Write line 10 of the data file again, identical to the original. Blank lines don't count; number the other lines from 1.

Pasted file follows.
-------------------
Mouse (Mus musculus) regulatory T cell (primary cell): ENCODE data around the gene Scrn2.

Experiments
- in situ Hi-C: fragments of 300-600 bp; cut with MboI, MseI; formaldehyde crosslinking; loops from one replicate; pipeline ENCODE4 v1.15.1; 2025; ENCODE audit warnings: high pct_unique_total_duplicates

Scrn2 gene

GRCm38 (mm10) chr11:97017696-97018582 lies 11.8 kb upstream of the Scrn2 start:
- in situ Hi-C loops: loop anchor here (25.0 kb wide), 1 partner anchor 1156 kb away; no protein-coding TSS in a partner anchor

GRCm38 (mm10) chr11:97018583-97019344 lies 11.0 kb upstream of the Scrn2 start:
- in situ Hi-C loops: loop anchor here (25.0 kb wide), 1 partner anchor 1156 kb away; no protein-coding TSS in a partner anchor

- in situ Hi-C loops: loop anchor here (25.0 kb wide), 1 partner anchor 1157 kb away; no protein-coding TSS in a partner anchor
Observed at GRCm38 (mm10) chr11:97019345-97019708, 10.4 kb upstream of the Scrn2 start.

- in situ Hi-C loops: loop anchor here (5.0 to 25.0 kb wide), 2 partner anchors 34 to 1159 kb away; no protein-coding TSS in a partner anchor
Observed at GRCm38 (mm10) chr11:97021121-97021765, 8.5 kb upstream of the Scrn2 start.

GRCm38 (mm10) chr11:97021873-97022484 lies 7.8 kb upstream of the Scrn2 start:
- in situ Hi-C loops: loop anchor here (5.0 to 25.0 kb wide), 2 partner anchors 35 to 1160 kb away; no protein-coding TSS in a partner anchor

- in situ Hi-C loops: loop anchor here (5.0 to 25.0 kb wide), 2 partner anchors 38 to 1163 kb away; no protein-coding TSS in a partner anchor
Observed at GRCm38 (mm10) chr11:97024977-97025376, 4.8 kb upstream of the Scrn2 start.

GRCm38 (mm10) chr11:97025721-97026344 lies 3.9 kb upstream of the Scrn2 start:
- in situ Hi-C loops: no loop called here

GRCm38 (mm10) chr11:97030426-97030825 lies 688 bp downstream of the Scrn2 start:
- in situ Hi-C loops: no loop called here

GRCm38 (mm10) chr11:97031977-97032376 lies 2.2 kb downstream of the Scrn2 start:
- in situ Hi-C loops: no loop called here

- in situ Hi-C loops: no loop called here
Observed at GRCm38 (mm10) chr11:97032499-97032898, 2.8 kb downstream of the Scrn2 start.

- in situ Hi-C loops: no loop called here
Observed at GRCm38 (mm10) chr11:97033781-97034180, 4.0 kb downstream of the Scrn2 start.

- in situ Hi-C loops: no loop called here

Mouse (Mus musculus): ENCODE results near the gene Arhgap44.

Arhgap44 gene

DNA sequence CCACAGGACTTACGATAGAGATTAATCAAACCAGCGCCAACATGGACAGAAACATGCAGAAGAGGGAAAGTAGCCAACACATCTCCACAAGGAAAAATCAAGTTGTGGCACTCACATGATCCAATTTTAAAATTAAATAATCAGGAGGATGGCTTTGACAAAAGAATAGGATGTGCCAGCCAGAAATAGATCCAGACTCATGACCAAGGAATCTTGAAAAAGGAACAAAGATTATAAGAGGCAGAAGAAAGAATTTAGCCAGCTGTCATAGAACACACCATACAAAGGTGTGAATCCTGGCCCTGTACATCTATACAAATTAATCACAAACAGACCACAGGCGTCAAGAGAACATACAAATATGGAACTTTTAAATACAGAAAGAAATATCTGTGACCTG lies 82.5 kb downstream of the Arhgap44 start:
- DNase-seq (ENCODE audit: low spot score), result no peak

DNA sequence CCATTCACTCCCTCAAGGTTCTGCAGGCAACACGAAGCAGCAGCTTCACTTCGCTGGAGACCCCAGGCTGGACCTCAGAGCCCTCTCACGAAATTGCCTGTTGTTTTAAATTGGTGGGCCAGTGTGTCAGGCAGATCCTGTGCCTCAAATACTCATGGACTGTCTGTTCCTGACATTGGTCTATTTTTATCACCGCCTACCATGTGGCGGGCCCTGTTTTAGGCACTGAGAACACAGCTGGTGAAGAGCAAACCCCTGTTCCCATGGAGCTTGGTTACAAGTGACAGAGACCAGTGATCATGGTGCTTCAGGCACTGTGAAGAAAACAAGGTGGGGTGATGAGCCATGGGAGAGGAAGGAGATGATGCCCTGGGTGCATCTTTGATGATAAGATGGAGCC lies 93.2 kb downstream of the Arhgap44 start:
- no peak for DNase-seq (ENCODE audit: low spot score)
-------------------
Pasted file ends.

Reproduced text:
Observed at GRCm38 (mm10) chr11:97019345-97019708, 10.4 kb upstream of the Scrn2 start.